“I zest all the lemons and oranges myself. Even if I got really big, I wouldn’t use bottles of extracts and oils,” she says. “There is an effervescent quality to chocolates made with the real live stuff.”
In addition to hand-dipped creams, nougats, caramels and pralines, Ashby’s is known for its decadent chocolate-pecan tortoises and rocky road treats featuring homemade marshmallow. With the arrival of the new shop, Ashby is also rolling out a fresh line of goodies made with organic/fair trade dark chocolate imported from Agostoni of Italy. “Side by side, organic just tastes better, and I want to give the best experience I can,” Ashby says.
Quality is also top priority for Richard Donnelly Chocolates, which sits prettily at No. 8 on National Geographic’s list of the world’s 10 best chocolatiers. The accolade brings a steady stream of curious customers to the little shop on Mission Street in Santa Cruz that Don- nelly runs with his brother Henry, but the proof is in the tasting.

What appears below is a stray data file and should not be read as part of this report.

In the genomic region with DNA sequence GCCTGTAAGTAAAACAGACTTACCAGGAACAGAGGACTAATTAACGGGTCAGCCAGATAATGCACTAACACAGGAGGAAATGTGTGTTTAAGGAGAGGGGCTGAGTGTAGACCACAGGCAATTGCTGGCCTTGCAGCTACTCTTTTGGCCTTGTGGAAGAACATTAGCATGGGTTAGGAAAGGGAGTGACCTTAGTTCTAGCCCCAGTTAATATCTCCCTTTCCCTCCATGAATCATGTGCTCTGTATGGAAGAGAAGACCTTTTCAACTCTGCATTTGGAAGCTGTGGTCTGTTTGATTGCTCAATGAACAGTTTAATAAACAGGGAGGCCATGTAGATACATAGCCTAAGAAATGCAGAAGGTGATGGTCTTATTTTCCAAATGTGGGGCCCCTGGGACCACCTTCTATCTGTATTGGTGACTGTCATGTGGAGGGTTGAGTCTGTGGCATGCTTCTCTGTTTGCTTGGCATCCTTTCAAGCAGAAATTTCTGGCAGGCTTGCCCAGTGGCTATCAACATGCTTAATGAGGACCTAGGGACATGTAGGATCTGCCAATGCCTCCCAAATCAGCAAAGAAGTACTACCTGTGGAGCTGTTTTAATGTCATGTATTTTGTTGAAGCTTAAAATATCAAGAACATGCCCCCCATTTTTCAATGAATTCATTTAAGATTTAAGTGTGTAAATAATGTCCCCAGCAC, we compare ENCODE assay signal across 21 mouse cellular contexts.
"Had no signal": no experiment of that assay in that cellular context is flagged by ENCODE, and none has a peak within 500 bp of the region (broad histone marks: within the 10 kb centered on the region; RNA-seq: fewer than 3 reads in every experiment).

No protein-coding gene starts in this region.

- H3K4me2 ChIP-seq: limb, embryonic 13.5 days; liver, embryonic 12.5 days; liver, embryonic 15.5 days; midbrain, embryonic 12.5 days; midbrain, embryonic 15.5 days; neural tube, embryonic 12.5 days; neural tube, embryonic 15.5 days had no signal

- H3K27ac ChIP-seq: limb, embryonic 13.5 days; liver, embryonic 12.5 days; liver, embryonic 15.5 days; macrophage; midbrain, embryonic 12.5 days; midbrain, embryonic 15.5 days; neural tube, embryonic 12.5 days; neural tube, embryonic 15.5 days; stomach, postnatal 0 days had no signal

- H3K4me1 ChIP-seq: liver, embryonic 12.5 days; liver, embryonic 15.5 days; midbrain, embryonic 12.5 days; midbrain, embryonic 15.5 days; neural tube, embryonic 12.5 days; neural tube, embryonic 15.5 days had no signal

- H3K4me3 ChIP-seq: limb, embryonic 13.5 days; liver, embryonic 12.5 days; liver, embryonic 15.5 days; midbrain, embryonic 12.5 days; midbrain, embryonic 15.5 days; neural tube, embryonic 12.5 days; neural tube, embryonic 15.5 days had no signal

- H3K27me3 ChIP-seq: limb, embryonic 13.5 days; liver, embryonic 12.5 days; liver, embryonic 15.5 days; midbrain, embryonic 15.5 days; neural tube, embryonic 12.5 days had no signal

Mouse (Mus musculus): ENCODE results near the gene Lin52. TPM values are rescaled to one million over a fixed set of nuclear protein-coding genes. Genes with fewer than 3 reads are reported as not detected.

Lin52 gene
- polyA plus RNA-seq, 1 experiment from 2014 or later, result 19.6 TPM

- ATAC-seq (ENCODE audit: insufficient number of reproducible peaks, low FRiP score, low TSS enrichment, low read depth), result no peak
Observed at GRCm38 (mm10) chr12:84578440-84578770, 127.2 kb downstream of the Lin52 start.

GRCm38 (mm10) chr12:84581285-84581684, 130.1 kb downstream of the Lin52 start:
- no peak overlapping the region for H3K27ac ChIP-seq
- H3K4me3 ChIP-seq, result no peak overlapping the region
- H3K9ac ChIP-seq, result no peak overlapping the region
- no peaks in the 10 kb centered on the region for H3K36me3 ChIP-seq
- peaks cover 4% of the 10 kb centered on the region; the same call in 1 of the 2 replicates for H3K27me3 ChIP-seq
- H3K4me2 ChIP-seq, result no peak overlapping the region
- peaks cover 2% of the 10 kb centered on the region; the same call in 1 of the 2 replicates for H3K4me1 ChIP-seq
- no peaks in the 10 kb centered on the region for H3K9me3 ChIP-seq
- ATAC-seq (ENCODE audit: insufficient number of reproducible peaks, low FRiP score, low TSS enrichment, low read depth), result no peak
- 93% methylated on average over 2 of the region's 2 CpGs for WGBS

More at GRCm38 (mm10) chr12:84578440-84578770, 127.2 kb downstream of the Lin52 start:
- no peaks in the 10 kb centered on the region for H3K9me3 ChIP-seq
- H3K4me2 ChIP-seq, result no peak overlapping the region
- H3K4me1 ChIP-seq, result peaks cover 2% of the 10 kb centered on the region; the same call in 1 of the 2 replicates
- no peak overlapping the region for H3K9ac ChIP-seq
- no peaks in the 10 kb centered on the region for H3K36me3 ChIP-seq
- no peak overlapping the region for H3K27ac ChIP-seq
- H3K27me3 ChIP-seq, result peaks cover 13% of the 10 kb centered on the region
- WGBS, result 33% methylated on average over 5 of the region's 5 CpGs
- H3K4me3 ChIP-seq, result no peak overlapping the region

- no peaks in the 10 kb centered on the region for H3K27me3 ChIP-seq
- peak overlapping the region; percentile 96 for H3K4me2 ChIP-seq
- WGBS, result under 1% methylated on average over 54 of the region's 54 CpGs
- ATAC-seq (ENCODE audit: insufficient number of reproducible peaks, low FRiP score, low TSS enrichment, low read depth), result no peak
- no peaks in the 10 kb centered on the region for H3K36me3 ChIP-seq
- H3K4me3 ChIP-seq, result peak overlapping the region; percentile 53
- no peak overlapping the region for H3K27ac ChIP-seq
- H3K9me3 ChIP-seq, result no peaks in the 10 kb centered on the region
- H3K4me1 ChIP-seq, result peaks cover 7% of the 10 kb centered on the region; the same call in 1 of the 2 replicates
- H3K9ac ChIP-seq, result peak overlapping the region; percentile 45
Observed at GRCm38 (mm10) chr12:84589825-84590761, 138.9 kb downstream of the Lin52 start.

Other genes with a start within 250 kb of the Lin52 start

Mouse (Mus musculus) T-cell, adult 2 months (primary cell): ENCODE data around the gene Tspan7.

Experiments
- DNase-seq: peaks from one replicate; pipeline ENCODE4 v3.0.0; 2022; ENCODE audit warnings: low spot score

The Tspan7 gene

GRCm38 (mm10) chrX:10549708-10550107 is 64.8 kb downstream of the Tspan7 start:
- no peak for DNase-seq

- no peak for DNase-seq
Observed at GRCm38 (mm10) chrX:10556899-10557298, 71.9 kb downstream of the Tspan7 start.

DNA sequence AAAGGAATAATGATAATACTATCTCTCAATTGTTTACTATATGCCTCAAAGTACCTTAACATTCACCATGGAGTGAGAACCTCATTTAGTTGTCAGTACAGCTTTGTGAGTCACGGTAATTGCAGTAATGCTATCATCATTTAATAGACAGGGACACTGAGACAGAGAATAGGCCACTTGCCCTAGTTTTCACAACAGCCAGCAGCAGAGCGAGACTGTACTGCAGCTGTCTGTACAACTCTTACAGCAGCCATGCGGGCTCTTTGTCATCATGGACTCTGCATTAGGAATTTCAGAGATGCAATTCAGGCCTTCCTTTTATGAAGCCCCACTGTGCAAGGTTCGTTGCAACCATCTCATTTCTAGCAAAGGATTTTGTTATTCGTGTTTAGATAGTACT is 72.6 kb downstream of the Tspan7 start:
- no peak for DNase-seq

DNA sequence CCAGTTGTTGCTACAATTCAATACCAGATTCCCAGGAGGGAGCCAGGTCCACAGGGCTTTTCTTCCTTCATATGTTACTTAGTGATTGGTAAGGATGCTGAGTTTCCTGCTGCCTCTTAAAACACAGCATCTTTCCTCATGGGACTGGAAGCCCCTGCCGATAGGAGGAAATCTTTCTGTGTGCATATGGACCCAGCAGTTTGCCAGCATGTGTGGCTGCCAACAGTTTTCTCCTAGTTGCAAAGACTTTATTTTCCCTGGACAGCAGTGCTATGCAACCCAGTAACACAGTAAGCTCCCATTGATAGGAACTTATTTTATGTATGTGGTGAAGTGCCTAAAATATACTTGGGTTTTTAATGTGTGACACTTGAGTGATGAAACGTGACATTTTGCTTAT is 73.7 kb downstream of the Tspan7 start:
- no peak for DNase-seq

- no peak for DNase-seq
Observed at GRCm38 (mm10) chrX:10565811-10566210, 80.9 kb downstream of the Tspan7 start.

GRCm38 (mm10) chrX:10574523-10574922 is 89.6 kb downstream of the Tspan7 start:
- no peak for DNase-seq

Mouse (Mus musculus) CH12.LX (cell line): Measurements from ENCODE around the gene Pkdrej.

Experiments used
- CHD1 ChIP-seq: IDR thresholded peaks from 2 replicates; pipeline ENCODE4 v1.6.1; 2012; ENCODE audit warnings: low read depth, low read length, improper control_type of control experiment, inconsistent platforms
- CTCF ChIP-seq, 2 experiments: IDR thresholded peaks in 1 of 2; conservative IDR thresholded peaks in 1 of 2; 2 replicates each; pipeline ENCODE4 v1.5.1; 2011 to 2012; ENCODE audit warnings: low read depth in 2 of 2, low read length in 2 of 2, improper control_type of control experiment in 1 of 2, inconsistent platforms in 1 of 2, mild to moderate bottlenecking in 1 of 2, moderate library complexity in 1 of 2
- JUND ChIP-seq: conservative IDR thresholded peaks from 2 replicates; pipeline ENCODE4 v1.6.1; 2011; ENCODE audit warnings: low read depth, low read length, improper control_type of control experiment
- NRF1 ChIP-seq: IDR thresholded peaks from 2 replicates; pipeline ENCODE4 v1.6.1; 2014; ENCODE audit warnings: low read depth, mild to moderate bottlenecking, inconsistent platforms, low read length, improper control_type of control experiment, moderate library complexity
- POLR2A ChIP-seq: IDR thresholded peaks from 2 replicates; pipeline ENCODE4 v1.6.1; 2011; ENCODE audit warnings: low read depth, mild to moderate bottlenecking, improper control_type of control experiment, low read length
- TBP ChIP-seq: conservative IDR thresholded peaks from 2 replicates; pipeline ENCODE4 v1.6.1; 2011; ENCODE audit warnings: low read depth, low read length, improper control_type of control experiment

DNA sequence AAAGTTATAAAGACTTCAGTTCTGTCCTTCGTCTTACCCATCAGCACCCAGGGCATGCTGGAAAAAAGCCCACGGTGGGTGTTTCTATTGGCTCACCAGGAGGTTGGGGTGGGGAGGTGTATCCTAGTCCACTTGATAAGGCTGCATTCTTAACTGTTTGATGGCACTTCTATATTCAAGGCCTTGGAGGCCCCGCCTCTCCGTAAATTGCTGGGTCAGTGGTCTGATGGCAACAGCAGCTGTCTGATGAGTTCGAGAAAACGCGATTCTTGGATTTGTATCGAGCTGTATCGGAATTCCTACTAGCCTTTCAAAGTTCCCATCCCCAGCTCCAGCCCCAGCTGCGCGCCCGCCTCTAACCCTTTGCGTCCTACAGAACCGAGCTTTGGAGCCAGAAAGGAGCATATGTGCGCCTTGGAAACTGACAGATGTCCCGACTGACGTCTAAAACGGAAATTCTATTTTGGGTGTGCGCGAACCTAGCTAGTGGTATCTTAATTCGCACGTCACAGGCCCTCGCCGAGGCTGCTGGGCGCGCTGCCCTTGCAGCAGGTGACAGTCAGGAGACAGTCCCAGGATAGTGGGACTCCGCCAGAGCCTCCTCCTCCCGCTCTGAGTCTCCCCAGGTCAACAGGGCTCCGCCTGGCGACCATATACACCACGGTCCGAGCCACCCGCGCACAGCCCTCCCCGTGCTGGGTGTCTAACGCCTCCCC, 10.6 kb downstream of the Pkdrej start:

The brothers claim to have no idea how they made it on the 10 best list this year—for the third time—but Donnelly explains it this way: “We have very good recipes, very good ingredients and we make everything in really small batches, so it’s really fresh.”
The Boston native says he had little interest in chocolate until he went on a backpacking trip to Europe. He ended up in Paris going from one chocolate shop to another, tasting everything he could get his hands on. A friend helped him score an apprenticeship with one of the city’s top chocolatiers, and later he honed his craft in Belgium.